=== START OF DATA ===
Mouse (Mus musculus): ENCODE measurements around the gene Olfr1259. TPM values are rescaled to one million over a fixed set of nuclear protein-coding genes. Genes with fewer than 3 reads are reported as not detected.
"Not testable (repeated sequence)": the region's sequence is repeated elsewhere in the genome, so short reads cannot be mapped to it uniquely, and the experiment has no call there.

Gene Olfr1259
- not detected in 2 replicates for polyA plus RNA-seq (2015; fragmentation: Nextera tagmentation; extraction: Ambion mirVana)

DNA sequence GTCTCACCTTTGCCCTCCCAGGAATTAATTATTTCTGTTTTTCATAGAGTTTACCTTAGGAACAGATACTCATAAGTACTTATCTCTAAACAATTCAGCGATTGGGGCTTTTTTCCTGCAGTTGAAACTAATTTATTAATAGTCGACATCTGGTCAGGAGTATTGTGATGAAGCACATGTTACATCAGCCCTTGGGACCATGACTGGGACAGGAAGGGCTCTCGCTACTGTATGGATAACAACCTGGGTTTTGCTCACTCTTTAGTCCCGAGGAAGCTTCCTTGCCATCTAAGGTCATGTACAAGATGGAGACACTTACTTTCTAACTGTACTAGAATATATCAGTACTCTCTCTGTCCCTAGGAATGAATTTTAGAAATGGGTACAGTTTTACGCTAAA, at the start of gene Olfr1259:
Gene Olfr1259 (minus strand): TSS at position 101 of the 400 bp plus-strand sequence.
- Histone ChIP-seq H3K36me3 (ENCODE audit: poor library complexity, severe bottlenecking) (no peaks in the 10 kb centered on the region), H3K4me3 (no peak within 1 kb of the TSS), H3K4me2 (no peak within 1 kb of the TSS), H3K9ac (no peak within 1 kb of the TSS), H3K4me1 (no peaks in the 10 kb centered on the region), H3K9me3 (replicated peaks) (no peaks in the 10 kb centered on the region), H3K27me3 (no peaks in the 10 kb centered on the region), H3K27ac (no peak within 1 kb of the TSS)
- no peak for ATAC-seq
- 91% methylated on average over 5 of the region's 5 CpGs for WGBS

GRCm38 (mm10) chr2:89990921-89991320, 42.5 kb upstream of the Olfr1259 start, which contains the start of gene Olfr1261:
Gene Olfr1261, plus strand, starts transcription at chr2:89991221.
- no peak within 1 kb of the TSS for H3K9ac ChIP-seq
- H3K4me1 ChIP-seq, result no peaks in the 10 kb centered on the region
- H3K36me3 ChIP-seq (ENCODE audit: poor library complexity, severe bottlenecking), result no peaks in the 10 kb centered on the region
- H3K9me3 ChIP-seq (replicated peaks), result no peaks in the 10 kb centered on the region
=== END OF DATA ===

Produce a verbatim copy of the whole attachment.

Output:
Mouse (Mus musculus): ENCODE measurements around the gene Olfr1259. TPM values are rescaled to one million over a fixed set of nuclear protein-coding genes. Genes with fewer than 3 reads are reported as not detected.
"Not testable (repeated sequence)": the region's sequence is repeated elsewhere in the genome, so short reads cannot be mapped to it uniquely, and the experiment has no call there.

Gene Olfr1259
- not detected in 2 replicates for polyA plus RNA-seq (2015; fragmentation: Nextera tagmentation; extraction: Ambion mirVana)

DNA sequence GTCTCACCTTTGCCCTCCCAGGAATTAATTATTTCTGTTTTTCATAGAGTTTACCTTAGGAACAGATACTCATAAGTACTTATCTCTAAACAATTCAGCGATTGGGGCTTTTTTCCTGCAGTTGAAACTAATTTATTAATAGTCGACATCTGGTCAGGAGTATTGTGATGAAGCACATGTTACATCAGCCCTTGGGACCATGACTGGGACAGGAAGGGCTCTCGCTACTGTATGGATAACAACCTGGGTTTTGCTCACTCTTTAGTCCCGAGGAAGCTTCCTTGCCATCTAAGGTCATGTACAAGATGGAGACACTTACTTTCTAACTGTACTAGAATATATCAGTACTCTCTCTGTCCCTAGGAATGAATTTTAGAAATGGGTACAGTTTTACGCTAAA, at the start of gene Olfr1259:
Gene Olfr1259 (minus strand): TSS at position 101 of the 400 bp plus-strand sequence.
- Histone ChIP-seq H3K36me3 (ENCODE audit: poor library complexity, severe bottlenecking) (no peaks in the 10 kb centered on the region), H3K4me3 (no peak within 1 kb of the TSS), H3K4me2 (no peak within 1 kb of the TSS), H3K9ac (no peak within 1 kb of the TSS), H3K4me1 (no peaks in the 10 kb centered on the region), H3K9me3 (replicated peaks) (no peaks in the 10 kb centered on the region), H3K27me3 (no peaks in the 10 kb centered on the region), H3K27ac (no peak within 1 kb of the TSS)
- no peak for ATAC-seq
- 91% methylated on average over 5 of the region's 5 CpGs for WGBS

GRCm38 (mm10) chr2:89990921-89991320, 42.5 kb upstream of the Olfr1259 start, which contains the start of gene Olfr1261:
Gene Olfr1261, plus strand, starts transcription at chr2:89991221.
- no peak within 1 kb of the TSS for H3K9ac ChIP-seq
- H3K4me1 ChIP-seq, result no peaks in the 10 kb centered on the region
- H3K36me3 ChIP-seq (ENCODE audit: poor library complexity, severe bottlenecking), result no peaks in the 10 kb centered on the region
- H3K9me3 ChIP-seq (replicated peaks), result no peaks in the 10 kb centered on the region